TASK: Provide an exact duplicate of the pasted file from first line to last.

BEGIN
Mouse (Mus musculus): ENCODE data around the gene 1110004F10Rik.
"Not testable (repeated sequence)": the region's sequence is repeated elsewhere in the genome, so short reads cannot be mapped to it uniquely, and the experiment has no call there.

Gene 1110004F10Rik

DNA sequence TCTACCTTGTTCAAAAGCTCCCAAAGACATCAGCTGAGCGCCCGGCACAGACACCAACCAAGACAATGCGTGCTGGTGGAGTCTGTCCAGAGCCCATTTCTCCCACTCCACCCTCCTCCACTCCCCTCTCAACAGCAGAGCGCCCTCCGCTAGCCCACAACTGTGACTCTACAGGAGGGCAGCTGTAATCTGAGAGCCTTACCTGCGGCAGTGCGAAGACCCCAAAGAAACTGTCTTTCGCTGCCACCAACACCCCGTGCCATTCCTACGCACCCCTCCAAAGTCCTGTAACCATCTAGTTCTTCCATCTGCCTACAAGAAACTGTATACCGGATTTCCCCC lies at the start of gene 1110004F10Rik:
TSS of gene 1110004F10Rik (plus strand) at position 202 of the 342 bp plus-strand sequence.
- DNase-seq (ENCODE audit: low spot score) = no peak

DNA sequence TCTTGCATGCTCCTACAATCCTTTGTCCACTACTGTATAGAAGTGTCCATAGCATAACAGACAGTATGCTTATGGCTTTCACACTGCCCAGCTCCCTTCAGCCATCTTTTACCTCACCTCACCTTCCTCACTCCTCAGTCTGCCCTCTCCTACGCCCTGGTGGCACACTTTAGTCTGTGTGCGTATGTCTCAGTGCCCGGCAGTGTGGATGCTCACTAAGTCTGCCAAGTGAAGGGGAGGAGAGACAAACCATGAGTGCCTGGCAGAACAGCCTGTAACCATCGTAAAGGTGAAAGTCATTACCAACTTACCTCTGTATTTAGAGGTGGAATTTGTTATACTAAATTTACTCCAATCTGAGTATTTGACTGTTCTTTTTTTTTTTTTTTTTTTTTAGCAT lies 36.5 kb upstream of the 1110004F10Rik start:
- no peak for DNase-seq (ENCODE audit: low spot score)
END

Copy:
Mouse (Mus musculus): ENCODE data around the gene 1110004F10Rik.
"Not testable (repeated sequence)": the region's sequence is repeated elsewhere in the genome, so short reads cannot be mapped to it uniquely, and the experiment has no call there.

Gene 1110004F10Rik

DNA sequence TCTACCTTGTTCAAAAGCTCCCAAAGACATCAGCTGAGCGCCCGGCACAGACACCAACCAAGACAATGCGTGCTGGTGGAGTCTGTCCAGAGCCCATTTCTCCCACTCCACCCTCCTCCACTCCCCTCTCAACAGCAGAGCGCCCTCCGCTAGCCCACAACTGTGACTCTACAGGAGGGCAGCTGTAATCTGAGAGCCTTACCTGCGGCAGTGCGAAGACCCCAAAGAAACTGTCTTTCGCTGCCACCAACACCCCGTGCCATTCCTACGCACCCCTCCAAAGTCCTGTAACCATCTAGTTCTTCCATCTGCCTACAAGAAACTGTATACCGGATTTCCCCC lies at the start of gene 1110004F10Rik:
TSS of gene 1110004F10Rik (plus strand) at position 202 of the 342 bp plus-strand sequence.
- DNase-seq (ENCODE audit: low spot score) = no peak

DNA sequence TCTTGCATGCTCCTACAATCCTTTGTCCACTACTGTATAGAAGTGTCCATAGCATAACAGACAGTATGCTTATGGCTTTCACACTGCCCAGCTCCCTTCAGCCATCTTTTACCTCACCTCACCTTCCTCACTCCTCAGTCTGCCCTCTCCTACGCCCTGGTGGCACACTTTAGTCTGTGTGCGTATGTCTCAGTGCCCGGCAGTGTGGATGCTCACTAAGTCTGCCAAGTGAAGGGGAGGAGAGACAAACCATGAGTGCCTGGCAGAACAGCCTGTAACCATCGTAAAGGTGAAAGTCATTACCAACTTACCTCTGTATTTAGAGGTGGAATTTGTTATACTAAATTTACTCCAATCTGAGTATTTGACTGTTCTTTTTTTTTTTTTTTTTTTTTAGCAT lies 36.5 kb upstream of the 1110004F10Rik start:
- no peak for DNase-seq (ENCODE audit: low spot score)